Nucleocytoplasmic recycling of the nuclear localization signal receptor alpha subunit in vivo is dependent on a nuclear export signal, energy, and RCC1.

Boche I, Fanning E - J. Cell Biol. (1997)

(A) Export of Rch1244–529 is restored by a nuclear export signal. HIVNES-Rch1244–529 (a and b), Rch1NES-Rch1244–529  (c and d), and Rch1nes-Rch1244–529 (e and f) were injected into nuclei of Vero cells. Cells were fixed either at a 0-min time point (a,  c, and e) or 30 min later (b, d, and f). Immunofluorescence  was performed using an anti-T7 antibody. (B) Export kinetics  of Rch1244–529, HIVNES-Rch1244–529, Rch1NES-Rch1244–529, and  Rch1nes-Rch1244–529. Nuclear fluorescence at different time points  after injection was determined as described (Fig. 1 B). Bar, 25 μm.
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Figure 5: (A) Export of Rch1244–529 is restored by a nuclear export signal. HIVNES-Rch1244–529 (a and b), Rch1NES-Rch1244–529 (c and d), and Rch1nes-Rch1244–529 (e and f) were injected into nuclei of Vero cells. Cells were fixed either at a 0-min time point (a, c, and e) or 30 min later (b, d, and f). Immunofluorescence was performed using an anti-T7 antibody. (B) Export kinetics of Rch1244–529, HIVNES-Rch1244–529, Rch1NES-Rch1244–529, and Rch1nes-Rch1244–529. Nuclear fluorescence at different time points after injection was determined as described (Fig. 1 B). Bar, 25 μm.
Mentions: Nuclear export of Rch1NES-Rch1244–529, Rch1nes-Rch1244–529, and HIVNES-Rch1244–529 was then assayed after injection into nuclei of Vero cells. Cells were fixed either at a 0-min time point or 30 min later, followed by immunofluorescent staining of the exogenous protein. The fluorescent micrographs in Fig. 5 A demonstrate that cells injected with either Rch1NES-Rch1244–529 or HIVNES-Rch1244–529 showed nuclear staining immediately after injection (Fig. 5 A, a and c) and cytoplasmic staining after a 30-min incubation (Fig. 5 A, b and d), but cells injected with Rch1nes-Rch1244–529 showed nuclear staining at both time points (Fig. 5 A, e and f). To monitor the time course of the export reaction, cells were fixed at different time points after injection, and immunofluorescence was performed using the anti-T7 antibody. The amount of nuclear fluorescence was determined and plotted against time after microinjection. As a control, Rch1244–529 was also injected. The export kinetics in Fig. 5 B show that although Rch1244–529 and Rch1nes-Rch1244–529 were not exported, Rch1NES-Rch1244–529 was exported at a rate very similar to that of HIVNES-Rch1244–529. These results demonstrate that export of the deletion mutant was restored not only by the established nuclear export signal of HIV-Rev (Fischer et al., 1995), but also by amino acids 207–217 of Rch1, indicating that they function as a nuclear export signal. Leucines 110 and 112 of Rch1 appear to be necessary for this function.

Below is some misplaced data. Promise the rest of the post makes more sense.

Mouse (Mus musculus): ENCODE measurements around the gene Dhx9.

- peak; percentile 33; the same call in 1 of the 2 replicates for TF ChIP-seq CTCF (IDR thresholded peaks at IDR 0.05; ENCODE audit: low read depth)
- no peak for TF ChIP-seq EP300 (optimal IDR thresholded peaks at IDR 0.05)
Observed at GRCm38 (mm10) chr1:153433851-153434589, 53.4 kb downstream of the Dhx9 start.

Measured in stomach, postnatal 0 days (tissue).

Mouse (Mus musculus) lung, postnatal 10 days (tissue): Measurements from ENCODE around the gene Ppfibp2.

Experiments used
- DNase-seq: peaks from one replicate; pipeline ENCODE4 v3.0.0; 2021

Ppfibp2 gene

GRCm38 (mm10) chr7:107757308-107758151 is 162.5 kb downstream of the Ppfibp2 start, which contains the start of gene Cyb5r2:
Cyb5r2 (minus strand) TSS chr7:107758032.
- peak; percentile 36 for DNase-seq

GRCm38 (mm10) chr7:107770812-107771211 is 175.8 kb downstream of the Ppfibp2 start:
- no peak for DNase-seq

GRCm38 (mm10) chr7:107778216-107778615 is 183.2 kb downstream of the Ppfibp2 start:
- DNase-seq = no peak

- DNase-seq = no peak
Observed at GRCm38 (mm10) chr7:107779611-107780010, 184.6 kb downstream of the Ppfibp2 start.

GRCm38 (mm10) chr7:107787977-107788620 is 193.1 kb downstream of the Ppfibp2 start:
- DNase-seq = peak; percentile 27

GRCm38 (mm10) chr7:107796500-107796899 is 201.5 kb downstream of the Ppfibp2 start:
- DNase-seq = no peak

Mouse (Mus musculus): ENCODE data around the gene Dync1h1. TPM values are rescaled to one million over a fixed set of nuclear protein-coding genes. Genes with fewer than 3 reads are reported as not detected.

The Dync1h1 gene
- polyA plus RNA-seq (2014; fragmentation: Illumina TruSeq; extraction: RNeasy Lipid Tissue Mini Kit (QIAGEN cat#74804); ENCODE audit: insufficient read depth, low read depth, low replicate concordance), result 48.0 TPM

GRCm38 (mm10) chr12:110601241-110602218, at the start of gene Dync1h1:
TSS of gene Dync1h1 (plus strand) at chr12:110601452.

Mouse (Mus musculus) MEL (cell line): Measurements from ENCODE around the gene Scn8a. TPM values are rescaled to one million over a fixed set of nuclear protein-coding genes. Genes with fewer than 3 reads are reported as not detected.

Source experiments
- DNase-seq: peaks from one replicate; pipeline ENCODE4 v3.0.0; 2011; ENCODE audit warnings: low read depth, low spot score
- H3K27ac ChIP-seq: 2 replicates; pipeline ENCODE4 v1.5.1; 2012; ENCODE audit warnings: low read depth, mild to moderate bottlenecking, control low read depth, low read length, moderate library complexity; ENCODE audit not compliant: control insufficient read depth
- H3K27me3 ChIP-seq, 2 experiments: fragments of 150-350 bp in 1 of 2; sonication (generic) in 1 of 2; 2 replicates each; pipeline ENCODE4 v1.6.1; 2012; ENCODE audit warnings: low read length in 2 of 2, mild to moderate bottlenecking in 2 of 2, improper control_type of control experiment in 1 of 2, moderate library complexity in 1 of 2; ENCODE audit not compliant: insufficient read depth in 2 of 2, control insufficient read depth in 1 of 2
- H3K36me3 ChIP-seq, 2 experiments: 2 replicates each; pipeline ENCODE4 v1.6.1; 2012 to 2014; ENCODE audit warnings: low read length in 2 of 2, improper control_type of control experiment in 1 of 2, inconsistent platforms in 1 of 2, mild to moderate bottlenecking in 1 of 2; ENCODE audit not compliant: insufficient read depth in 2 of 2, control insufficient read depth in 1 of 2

Bottom Line: Recombinant Rch1 microinjected into Vero or tsBN2 cells was found primarily in the cytoplasm.After nuclear injection, the truncated Rch1 was retained in the nucleus, but either Rch1 residues 207-217 or a heterologous nuclear export signal, but not a mutant form of residues 207-217, restored nuclear export.However, free Rch1 injected into nuclei of tsBN2 cells at the nonpermissive temperature was exported.

View Article: PubMed Central - PubMed

Affiliation: Department of Molecular Biology, Vanderbilt University, Nashville, Tennessee 37235, USA.

ABSTRACT
Nuclear protein import requires a nuclear localization signal (NLS) receptor and at least three other cytoplasmic factors. The alpha subunit of the NLS receptor, Rag cohort 1 (Rch1), enters the nucleus, probably in a complex with the beta subunit of the receptor, as well as other import factors and the import substrate. To learn more about which factors and/or events end the import reaction and how the import factors return to the cytoplasm, we have studied nucleocytoplasmic shuttling of Rch1 in vivo. Recombinant Rch1 microinjected into Vero or tsBN2 cells was found primarily in the cytoplasm. Rch1 injected into the nucleus was rapidly exported in a temperature-dependent manner. In contrast, a mutant of Rch1 lacking the first 243 residues accumulated in the nuclei of Vero cells after cytoplasmic injection. After nuclear injection, the truncated Rch1 was retained in the nucleus, but either Rch1 residues 207-217 or a heterologous nuclear export signal, but not a mutant form of residues 207-217, restored nuclear export. Loss of the nuclear transport factor RCC1 (regulator of chromosome condensation) at the nonpermissive temperature in the thermosensitive mutant cell line tsBN2 caused nuclear accumulation of wild-type Rch1 injected into the cytoplasm. However, free Rch1 injected into nuclei of tsBN2 cells at the nonpermissive temperature was exported. These results suggested that RCC1 acts at an earlier step in Rch1 recycling, possibly the disassembly of an import complex that contains Rch1 and the import substrate. Consistent with this possibility, incubation of purified RanGTP and RCC1 with NLS receptor and import substrate prevented assembly of receptor/substrate complexes or stimulated their disassembly.

Show MeSH
Related in: MedlinePlus